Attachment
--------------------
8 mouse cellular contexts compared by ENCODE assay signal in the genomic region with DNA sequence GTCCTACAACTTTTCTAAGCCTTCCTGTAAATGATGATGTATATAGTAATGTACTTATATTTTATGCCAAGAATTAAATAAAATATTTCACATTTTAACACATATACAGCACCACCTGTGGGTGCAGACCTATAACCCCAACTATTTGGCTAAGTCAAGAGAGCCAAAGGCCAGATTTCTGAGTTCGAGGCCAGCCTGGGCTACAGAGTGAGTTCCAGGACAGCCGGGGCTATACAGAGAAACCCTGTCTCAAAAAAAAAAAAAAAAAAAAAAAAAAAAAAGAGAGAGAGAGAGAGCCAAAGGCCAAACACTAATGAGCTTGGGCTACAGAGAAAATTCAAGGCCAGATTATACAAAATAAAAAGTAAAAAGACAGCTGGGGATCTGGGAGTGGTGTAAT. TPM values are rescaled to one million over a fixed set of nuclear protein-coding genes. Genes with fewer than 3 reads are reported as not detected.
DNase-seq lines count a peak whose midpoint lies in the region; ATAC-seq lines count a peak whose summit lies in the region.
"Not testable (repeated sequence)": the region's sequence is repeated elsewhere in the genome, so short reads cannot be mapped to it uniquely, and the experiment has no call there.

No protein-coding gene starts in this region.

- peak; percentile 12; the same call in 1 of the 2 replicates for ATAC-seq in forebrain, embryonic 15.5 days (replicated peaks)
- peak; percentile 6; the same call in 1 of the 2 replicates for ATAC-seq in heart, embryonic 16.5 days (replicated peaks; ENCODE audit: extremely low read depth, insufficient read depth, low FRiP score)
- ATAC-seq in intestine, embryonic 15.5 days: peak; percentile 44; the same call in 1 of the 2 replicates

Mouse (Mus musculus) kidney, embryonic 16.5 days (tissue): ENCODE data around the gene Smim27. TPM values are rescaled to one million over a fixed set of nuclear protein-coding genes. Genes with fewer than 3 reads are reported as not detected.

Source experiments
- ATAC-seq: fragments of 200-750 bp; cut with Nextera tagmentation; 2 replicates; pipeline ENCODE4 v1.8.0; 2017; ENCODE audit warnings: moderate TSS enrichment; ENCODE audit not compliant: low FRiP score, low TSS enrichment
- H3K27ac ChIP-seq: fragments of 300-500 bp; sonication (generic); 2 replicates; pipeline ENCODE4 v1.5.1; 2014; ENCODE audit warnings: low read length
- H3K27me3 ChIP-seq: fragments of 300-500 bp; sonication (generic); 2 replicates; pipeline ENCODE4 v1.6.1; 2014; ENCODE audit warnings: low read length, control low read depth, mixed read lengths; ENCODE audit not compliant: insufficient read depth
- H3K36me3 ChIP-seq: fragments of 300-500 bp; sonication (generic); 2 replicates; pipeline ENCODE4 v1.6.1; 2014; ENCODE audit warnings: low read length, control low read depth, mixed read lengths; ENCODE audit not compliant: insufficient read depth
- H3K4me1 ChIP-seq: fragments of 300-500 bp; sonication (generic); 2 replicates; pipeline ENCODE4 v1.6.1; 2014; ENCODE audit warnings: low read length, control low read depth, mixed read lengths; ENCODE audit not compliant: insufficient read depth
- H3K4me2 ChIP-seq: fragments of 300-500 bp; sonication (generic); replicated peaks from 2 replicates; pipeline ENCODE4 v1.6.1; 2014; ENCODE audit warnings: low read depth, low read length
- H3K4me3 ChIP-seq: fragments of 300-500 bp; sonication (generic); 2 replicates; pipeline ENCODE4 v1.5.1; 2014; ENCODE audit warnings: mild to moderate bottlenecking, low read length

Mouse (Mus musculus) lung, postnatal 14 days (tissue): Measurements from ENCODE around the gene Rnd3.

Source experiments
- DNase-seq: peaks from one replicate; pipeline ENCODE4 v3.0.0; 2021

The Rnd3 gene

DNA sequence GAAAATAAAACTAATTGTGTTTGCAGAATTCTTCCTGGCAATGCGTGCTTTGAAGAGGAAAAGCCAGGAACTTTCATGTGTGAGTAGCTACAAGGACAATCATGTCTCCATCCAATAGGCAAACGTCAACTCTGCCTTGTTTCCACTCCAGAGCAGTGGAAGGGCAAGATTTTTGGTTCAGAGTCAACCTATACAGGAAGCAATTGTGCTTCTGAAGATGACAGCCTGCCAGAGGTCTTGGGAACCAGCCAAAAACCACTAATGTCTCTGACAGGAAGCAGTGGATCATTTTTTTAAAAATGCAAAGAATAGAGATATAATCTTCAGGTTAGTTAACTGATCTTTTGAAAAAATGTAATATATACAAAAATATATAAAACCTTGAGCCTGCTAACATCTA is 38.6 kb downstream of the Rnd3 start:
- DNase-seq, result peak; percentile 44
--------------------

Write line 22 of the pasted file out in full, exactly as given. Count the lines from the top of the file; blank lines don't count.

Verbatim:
- DNase-seq, result peak; percentile 44